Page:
116 3rd St SE
Cedar Rapids, Iowa 52401
CEDAR RAPIDS - The team leading the effort to 'ReLeaf” the community after last summer's derecho downed most of the city's tree canopy has created a website to collect citizens' ideas about reviving the lost urban forest.
The website - confluence.mysocialpinpoint.com/releaf-cedar-rapids - is one way the ReLeaf initiative is gathering public input for the long-term, multimillion-dollar, public-private partnership to replenish the trees lost in the Aug. 10 storm.
This process, spanning several months, will include virtual meetings, polling and questionnaires to identify the community's priorities and draft a plan to guide replanting.
On the website, residents can rank 13 principles - such as climate action, resilience, species diversity and beauty and character - and say what is most important to them, said Patrick Alvord from the local landscape architecture firm Confluence.
Among the principles is the question of equality versus equity in replanting - whether trees should be replanted in an equal canopy across neighborhoods, or whether low-income neighborhoods should be prioritized in recognition that the benefits of trees may be particularly impactful in areas where residents struggle.
'We've known for a long time that underserved neighborhoods tend to be under-canopied as well, or not have access to outdoor areas in the same way that other neighborhoods do,” Alvord said.
'And so, we as a design team, and quite frankly the city and Trees Forever, we're all equally engaged in this idea that equity needed to be a primary driver - if not the primary driver - for how we prioritize replanting.”
One of the website's key features is a mapping tool that will help the team quantify tree loss on private property.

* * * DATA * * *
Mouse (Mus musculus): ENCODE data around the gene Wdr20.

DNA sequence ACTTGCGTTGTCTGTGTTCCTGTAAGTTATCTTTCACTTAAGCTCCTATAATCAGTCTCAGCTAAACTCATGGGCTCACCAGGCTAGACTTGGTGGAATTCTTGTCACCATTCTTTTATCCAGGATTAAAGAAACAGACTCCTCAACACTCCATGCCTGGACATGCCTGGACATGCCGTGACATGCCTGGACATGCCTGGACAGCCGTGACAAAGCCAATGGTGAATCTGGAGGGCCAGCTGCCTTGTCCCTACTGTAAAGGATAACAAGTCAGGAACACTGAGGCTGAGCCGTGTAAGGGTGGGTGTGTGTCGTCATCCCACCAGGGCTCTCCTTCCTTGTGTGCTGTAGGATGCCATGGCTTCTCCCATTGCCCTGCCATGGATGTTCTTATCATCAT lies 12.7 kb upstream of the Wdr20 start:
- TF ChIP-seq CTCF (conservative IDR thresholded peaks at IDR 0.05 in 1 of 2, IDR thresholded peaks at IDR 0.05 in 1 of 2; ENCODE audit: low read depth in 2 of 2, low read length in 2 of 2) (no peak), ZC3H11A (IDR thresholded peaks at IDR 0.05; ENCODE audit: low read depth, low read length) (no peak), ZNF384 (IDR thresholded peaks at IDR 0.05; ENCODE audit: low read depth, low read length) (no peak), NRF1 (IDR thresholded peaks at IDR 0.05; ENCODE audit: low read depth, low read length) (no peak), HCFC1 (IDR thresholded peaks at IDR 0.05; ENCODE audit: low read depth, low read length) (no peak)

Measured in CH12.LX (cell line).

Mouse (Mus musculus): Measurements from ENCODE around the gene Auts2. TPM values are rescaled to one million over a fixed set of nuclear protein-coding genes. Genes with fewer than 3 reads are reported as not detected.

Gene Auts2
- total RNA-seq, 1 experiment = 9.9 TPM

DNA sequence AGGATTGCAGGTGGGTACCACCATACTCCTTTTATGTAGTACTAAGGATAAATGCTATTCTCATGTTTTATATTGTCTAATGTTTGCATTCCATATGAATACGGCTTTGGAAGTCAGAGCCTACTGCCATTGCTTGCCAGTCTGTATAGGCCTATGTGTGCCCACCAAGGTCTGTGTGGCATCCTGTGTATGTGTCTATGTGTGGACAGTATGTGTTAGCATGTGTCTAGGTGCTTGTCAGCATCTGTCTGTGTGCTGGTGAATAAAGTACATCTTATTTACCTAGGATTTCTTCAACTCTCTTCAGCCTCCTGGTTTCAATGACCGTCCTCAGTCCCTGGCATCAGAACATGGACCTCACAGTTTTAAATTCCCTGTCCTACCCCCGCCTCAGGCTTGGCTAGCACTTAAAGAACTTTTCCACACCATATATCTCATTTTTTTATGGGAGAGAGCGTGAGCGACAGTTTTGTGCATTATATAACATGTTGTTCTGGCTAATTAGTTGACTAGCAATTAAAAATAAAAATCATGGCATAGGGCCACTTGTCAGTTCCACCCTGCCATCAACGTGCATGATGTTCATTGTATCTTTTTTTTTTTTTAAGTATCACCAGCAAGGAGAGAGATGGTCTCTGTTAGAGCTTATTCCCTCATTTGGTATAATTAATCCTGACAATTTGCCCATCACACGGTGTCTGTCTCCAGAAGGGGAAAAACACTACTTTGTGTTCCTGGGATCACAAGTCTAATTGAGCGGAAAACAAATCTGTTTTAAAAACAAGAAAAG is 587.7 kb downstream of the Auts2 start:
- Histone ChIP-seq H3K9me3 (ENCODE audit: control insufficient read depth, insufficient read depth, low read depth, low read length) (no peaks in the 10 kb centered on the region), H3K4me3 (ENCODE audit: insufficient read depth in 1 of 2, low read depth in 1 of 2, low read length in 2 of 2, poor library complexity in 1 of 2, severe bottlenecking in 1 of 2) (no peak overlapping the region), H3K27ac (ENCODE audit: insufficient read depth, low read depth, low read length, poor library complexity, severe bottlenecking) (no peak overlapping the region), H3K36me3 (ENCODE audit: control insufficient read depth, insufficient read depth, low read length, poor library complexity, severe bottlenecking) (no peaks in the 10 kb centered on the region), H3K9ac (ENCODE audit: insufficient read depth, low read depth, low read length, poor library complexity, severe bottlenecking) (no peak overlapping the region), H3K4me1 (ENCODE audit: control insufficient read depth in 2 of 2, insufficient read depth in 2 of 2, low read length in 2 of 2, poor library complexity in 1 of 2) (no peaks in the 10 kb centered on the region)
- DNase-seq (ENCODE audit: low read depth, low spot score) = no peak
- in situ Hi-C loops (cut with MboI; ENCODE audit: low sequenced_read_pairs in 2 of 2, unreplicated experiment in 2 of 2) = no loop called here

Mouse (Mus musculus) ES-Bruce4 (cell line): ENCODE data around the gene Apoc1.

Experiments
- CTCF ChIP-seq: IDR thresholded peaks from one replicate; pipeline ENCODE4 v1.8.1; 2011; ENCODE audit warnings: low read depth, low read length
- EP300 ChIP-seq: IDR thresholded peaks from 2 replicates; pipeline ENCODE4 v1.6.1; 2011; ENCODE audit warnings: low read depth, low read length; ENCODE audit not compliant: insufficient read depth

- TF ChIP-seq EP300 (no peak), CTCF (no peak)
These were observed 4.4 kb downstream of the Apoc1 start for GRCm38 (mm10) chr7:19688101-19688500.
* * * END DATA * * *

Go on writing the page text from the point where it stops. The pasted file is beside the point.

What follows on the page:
People may use markers to indicate where they lost a tree, where they would like to plant a tree and where they have planted a tree, and where they can leave a general comment. Property owners may also enter their precise property address.
The team can use that crowdsourced information to reach out to citizens to inform them of tree adoptions or other programs, Alvord said.
And with private trees also contributing to the overall tree canopy, helping advance replanting in those spaces will be key, he said.
Trees Forever Founding President Shannon Ramsay encouraged residents to plant high-quality trees and good native species on their property and to learn how to properly plant and care for them.
'We're not suggesting anyone wait to plant,” Ramsay said.
Ramsay late last year gave an 'educated estimate” that 100,000 trees were lost in the Cedar Rapids metro area during the derecho.
Plan by October
City officials have estimated 70 percent of the public tree canopy was downed by the derecho's hurricane-force winds.
'Our goal is not to do a one-to-one replacement, but over the long term, to substantially increase the urban tree canopy,” Alvord said.
The website will be updated regularly with new surveys and engagement opportunities, as well as other information, to keep residents involved, Alvord said. Citizens can review meeting materials and learn what's being done.
The overall ReLeaf plan, guided by public input, will include detailed replanting plans for public spaces, including 38 city parks, and identify the quantity and species to plant in various time frames.
Cedar Rapids has partnered with Confluence, Marion-based nonprofit Trees Forever and urban planner Jeff Speck to form the replanting plan by October.
Cedar Rapids is contributing funds to the plan while partners fundraise private money.
The City Council in February gave $500,000 to Trees Forever to craft the urban reforestation plan for public and private spaces.
The new fiscal year budget includes $1 million for the ReLeaf initiative - the first of multiyear expenditures - and $24,000 for watering new trees during their first two years.
Replanting is expected to take at least 10 years, city Parks and Recreation Director Scott Hock said.
What you can do
If residents want to help clean up a park or volunteer in some other way, they can go to email@example.com or check the city's Municipal Volunteer Program page at cedar-rapids.org/discover_cedar_rapids/municipal_volunteer_program/index.php/.
Comments: (319) 398-8494; firstname.lastname@example.org